There has been much research conducted on what Alzheimer’s Disease is, how to treat it and what coping strategies to put into place when living with it after diagnosis. All of this has been essential to the understanding of this incurable disease.
Research has shown that memory, language, thinking and judgement impairment aka Mild Cognitive Impairment (MCI) can start at least 20 years or more prior to an Alzheimer’s disease diagnosis and can affect 20% of the population. Further research has found that the average age for an Alzheimer’s diagnosis is 65 years old with the risk then doubling every five years.1
There's evidence that signs of dementia start more than two decades before the diagnosis of Alzheimer’s and every time a new piece of research is published we are reminded that Alzheimer’s Disease is not a 'normal' part of the aging process.
I therefore believe that the implementation of preventative measures from early adulthood (25-65 years old) would be a logical step on the path to slowing the progression or halting this disease. This causes me to ask the question:-
“How can yoga help with reducing the incidence of Alzheimer’s disease if practiced in early adulthood (25-65 years old)?”
About Alzheimer’s Disease
Alzheimer’s disease was named after Alois Alzheimer, the doctor who first described it and is defined as a physical disease that affects the brain. Alzheimer’s disease is the most common form of dementia and accounts for 60 to 80 percent of dementia cases with more than half a million people in the UK living with it. It can start with memory loss and in its final stages end with no awareness of the body at all or its needs.2
It is a progressive disease meaning that as time goes on more and more parts of the brain are damaged where proteins build up in the brain, forming plaques or tangles. This interferes with the communications between nerve cells resulting in their death and the loss of brain tissue.3
The area of the brain that forms new memories and is key to our day to day processing is called the hippocampus and this is the area that is primarily affected in Alzheimer’s disease. One of the first signs of the condition’s development is memory lapses.4
Over the last 30 years, research has made wonderful progress in understanding Alzheimer’s disease and what causes it. Current treatments however cannot cure or decelerate it, they can only reduce the symptoms.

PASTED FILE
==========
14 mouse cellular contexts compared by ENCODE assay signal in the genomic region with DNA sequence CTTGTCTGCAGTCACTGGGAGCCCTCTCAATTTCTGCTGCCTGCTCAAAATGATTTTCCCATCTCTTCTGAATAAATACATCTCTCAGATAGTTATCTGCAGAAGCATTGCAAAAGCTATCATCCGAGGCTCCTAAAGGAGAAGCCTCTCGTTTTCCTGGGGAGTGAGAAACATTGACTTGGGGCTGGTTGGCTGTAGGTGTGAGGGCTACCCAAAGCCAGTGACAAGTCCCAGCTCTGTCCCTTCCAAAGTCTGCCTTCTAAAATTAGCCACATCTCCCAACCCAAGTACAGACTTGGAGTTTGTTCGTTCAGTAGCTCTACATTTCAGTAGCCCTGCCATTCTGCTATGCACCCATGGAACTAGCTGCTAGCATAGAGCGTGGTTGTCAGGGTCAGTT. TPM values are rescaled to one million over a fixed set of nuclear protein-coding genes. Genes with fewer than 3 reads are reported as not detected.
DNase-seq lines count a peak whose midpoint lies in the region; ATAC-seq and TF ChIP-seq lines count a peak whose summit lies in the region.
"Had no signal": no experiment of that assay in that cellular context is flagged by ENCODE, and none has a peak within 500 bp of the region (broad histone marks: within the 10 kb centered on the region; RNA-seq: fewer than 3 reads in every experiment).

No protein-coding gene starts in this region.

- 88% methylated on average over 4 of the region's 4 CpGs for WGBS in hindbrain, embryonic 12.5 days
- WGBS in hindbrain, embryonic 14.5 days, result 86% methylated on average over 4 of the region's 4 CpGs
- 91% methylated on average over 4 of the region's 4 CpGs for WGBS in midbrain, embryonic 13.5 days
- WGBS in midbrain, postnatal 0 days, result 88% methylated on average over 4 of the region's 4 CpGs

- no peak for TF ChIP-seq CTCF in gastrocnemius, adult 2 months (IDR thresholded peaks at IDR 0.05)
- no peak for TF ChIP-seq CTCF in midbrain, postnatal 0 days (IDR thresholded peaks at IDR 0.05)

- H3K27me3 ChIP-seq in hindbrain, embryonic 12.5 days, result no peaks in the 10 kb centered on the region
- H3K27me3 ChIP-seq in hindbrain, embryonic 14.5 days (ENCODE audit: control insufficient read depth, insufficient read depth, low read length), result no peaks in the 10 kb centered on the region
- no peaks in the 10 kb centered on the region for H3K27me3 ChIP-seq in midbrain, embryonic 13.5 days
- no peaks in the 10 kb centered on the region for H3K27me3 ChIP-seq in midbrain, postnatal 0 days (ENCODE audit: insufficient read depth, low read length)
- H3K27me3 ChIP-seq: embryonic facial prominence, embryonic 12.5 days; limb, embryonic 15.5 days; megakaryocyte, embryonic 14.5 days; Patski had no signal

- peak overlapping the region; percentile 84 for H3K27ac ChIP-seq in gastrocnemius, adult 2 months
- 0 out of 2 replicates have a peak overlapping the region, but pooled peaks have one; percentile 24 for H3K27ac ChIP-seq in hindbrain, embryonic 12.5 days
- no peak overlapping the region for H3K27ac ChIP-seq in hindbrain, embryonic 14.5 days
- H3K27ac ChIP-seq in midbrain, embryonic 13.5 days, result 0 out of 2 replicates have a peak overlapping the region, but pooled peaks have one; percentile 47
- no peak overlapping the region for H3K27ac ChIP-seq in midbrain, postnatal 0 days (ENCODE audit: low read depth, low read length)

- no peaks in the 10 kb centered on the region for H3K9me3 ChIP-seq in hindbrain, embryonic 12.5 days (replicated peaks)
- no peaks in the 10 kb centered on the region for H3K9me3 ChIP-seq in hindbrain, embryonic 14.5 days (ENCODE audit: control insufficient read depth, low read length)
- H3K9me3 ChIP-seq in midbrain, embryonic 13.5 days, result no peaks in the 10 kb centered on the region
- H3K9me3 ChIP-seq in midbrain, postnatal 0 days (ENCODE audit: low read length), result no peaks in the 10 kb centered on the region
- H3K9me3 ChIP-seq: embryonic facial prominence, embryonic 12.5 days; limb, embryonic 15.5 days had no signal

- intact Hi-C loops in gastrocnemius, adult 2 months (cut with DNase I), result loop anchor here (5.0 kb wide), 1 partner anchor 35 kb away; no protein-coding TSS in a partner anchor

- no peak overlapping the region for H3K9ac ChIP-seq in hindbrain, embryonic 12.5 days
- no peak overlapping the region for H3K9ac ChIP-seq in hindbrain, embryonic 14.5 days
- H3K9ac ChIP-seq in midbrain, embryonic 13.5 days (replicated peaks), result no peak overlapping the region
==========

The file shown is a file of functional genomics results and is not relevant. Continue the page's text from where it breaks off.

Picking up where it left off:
The symptoms of Alzheimer’s are memory loss, inability to learn, reasoning, making judgements, communicating, carrying out every day tasks/activities and later in its development anxiety, suspicion, delusions or agitation.
Future research is under way that will focus on the three hallmarks of Alzheimer’s disease: beta-amyloid - the chief component of the plaques; tau protein - the chief component of the tangles and inflammation - present due to the immune system, the body’s natural defence mechanism protecting and clearing away unwanted bodies from the brain.5
There’s also research based on the brain becoming insulin resistant during Alzheimer’s disease and it’s still unclear why this happens. Some researchers believe that it’s due to beta amyloid decreasing the body’s ability to use insulin whereas others have found reduced amounts of insulin present in the brain. The reason is still unknown.6
So how can yoga positively contribute towards this incessant research and become a major player in the fight to reduce the incidence of Alzheimer’s?
Yoga and Alzheimer’s Disease
In the film Terminator 2, Judgement Day starring Arnold Schwarzeneggar, time travel allowed the characters to go back in time to the point where Miles Dyson, genius scientist and creator of Skynet, the global US defence computer network, conceives the idea of Skynet. This is way before the intelligence system turns on itself and sees humans as a threat thus annihilating most of human kind. Coincidentally, this is in fact very similar to the way the human body in dysfunction fights itself causing autoimmune diseases.
The point here is that in Terminator 2, Judgement Day there was the opportunity to prevent a disastrous future from happening before it began by making change before it happened.
It is my opinion that this is how yoga’s intervention and contribution towards the battle against Alzheimer’s could make an impact. By ensuring that there is limited opportunity for risk factors to occur and by making a conscious health impact on a person’s mind and body between the ages 25 - 65 years old, yoga could potentially reduce the risk of developing Alzheimer’s disease in the future.
With the practice of yoga, we can strengthen our mind with meditation, ward off illness using breathing exercises in pranayama, experience conscious sleep with Yoga Nidra for deep relaxation, master the body and enhance its functions with asana practice and bring complete awareness, clarity, acceptance and steadiness into our entire being.
Recent research on yoga and Alzheimer’s has found that meditating twice a day and practicing asana may reverse memory loss.7
This is the power of yoga and in my next blog, I'll explore yoga practises that have been proven to strengthen the mind, increase focus and concentration plus reduce the incidence of depression, diabetes Type 2 and stress - all precursors to Alzheimer's Disease.
- 1. http://www.prevention.com/health/brain-health/mindfulness-meditation-slows-progression-alzheimers-and-dementia / http://www.alz.org/research/science/alzheimers_disease_causes.asp
- 2. https://www.alzheimers.org.uk/site/scripts/documents_info.php?documentID=100
- 3. https://www.alz.org/braintour/progression.asp
- 4. https://www.alzheimers.org.uk/site/scripts/documents_info.php?documentID=100
- 5. http://www.mayoclinic.org/alzheimers-treatments/art-20047780
- 6. http://www.mayoclinic.org/alzheimers-treatments/art-20047780
- 7. http://newsroom.ucla.edu/releases/memory-loss-associated-with-alzheimers-reversed-for-first-time